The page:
The Suncoast Conchologists Club, whose logo is the Florida State shell the Fighting Conch, held its monthly meeting on Tuesday, January 5th. This is a truly amicable group of educated individuals sure to “warm the cockles of your heart,” who provide educational programs, field trips and shell shows throughout the Club year. Members bring in specimens from their own shelling adventures to discuss with the group, and a lending library on shells is available free to all members.
On Tuesday night Tina Murders presented an informative program titled “From Shore to Shore: A Snail Mystery,” which explained how various land and marine shells have accidentally invaded Florida from other countries. The most interesting shell she discussed was the Cuban Land Snail, the “Zachrysia Provisoria”. This Cuban species was first imported into Florida by a Charles T. Simpson, hoping to harvest this medium sized shell as a food product. The Cuban Snails did not catch on as a delicacy, but did love our Florida climate. Lionel Stange, of the University of Florida Extension Service, explained that, “Global warming is responsible for this and other species moving north of their original habitats.”
These snails have completely taken over some yards, in our area, eating several varieties of plants and flowers. They should not be confused with the Apple Tree Snail that has a brown foot, and eats only greenery. The Cuban Snail is a larger snail with a strongly ribbed shell sculpture. It eats flowering plants as well as many types of the greenery in this area. In Florida this snail has been found in Broward, Collier, Dade, Hillsborough, Monroe, Palm Beach and Pinellas counties.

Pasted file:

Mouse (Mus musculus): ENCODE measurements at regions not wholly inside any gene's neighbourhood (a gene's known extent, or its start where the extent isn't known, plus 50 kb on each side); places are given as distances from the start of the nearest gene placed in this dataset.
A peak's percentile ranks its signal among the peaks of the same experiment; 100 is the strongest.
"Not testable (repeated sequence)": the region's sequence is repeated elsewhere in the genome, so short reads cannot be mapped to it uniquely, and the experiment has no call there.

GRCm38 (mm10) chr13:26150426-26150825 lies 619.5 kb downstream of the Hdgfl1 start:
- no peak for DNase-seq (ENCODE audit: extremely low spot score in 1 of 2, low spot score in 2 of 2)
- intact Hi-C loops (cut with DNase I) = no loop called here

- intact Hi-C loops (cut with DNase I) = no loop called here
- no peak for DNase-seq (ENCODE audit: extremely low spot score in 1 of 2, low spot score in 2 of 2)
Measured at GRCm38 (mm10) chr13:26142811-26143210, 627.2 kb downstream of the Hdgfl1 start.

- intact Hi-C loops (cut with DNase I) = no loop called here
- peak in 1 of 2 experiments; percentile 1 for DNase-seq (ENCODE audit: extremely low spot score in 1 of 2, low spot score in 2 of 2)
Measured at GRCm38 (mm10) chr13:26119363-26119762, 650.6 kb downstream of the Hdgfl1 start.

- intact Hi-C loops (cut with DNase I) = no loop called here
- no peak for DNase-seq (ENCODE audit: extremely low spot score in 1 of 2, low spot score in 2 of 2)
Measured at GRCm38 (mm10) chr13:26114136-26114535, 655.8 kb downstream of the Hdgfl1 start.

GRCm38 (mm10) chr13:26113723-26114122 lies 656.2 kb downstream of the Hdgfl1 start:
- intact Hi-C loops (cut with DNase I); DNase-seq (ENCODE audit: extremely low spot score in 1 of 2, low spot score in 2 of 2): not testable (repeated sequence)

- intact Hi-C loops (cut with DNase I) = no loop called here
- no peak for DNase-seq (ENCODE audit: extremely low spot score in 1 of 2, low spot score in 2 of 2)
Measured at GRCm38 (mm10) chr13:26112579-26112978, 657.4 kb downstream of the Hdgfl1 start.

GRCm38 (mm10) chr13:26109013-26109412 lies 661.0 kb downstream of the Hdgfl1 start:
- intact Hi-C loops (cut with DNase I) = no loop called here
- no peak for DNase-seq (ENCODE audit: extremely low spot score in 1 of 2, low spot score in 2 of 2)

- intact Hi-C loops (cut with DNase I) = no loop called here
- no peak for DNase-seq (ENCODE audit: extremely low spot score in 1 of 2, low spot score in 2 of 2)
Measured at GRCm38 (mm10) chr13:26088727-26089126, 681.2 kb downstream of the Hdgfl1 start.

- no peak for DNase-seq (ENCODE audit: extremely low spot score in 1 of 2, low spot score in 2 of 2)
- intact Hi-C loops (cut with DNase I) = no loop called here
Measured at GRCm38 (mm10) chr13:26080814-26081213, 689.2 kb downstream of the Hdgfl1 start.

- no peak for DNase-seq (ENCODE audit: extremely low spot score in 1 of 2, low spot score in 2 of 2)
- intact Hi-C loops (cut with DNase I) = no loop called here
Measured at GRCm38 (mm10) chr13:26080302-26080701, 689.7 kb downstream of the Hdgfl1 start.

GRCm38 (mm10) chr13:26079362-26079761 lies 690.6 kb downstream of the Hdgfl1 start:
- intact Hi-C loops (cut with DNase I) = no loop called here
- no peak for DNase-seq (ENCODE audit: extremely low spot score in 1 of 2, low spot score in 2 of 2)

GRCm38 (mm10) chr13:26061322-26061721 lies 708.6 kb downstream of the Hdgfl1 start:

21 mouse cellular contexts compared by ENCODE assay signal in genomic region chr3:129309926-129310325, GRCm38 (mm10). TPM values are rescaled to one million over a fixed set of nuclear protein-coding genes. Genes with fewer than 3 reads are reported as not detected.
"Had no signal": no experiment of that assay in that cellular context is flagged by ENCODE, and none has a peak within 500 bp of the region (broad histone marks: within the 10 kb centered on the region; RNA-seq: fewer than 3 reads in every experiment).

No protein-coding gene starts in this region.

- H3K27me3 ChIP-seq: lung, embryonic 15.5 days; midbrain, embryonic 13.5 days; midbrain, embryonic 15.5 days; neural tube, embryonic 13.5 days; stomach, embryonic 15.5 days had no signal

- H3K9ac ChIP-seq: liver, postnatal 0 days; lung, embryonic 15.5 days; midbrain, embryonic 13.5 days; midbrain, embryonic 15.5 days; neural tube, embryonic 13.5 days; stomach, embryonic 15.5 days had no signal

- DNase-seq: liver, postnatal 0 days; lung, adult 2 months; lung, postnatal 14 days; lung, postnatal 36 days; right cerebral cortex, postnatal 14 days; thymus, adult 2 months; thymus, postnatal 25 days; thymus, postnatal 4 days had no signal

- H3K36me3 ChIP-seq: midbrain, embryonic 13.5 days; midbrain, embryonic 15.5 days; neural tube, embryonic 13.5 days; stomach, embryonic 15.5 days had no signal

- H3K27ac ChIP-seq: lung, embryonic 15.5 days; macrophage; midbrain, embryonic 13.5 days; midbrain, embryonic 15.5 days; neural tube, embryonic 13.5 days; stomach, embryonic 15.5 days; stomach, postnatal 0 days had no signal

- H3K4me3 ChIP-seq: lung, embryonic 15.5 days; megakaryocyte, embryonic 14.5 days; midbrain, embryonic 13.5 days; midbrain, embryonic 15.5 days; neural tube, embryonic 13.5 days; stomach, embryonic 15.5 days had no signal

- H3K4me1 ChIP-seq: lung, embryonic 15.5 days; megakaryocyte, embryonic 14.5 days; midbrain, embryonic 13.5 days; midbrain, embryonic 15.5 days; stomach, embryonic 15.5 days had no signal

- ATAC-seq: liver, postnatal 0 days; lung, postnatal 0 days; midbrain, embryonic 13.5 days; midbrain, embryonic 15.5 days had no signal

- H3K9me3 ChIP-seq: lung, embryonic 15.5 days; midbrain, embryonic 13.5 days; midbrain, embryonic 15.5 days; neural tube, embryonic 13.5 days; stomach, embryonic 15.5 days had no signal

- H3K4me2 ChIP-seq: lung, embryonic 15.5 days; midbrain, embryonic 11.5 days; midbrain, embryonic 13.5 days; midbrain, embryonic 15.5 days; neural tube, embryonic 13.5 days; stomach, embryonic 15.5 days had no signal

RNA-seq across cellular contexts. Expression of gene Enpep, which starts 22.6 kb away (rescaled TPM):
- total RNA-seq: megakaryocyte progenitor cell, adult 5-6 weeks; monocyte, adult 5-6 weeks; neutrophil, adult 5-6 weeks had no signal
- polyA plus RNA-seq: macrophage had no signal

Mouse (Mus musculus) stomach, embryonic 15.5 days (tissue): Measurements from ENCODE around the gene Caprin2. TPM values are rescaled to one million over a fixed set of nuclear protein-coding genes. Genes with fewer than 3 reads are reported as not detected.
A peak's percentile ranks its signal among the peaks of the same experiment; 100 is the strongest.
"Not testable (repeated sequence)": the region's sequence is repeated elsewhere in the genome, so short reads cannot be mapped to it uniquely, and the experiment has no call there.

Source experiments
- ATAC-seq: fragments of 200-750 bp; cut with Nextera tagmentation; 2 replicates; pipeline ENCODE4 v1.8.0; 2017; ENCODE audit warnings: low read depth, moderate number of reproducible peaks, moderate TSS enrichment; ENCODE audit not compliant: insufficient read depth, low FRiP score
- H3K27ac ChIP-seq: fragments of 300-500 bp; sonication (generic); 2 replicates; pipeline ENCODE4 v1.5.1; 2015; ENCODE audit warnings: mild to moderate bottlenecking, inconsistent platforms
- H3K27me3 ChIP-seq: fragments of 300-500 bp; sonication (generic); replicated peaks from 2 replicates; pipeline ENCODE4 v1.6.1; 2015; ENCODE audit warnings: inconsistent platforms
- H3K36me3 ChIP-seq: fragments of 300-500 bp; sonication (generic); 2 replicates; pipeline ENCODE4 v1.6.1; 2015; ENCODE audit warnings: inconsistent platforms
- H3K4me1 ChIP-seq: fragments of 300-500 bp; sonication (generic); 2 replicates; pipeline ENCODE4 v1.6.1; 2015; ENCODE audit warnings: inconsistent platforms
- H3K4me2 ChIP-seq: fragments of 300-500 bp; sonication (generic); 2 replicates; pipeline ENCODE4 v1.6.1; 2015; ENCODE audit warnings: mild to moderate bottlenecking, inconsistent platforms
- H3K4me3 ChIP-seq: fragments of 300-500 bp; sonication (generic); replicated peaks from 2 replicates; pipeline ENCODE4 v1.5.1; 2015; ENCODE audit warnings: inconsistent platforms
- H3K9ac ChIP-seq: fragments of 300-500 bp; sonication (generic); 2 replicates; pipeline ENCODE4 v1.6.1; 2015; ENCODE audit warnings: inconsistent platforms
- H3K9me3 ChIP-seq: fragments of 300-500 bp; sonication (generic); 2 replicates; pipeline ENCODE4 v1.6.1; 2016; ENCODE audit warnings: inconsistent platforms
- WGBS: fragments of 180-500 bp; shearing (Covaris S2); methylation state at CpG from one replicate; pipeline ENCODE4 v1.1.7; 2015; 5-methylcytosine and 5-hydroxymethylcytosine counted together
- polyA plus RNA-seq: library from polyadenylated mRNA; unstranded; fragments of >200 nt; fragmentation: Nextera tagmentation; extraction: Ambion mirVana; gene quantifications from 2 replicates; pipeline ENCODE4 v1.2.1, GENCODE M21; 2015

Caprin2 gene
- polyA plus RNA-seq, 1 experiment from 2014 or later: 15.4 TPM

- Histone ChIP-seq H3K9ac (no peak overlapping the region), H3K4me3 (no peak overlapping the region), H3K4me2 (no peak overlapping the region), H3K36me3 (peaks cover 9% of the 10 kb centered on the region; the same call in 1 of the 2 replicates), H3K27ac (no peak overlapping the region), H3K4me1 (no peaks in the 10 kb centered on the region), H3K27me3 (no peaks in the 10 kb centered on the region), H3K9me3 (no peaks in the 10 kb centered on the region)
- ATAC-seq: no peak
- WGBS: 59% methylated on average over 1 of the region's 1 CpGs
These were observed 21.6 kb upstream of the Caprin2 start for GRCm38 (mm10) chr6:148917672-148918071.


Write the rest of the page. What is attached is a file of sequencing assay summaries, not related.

Many of the potted plants purchased in our local landscape stores harbor these nuisance snails. Once in your yard, Dr. Stange explains, “It lives among leaf litter and among ornamental plantings.” Regular snail bait does not work and the only thing that does work, a metal based poison, cannot be found at home and garden stores. Numerous calls placed to the Florida Bureau of Entomology were not returned so no information is readily available to eradicate this problem. The best advice, for those that feel they have Cuban Snails in their yard, is to call a landscape pesticide professional.
Thought you might enjoy a recipe for escargot, but felt this discussion of the intrusive Cuban Snail might leave one yearning for a recipe using another mollusk. Luckily, Heilman’s Restaurant on Clearwater Beach was happy to share their popular recipe for griddled sea scallops.
Griddled Sea Scallops with Tequila and Lime Butter
Lightly flour scallops (app. 1 lb.), then pan sear in butter. Deglaze
the pan with tequila. Remove from pan. In same pan mix
1 T. butter
Juice from whole lime
Zest from whole lime
1 ½ oz. quality tequila
Salt and pepper to taste
Add scallops back to pan and sauté until warm
The next meeting of the Suncoast conchologists Club will be February 1st at the Piano Company on Hercules Avenue. Peggy Williams will be there to speak on “Shelling in South Africa.” For those who enjoy learning more about shelling on our world-renowned local beaches, this is the club to join. Membership is only 10 Clams (or dollars,) but guests are welcome to attend without shelling out a thing. For more information feel free to call Roni Mucci at 787-4969.
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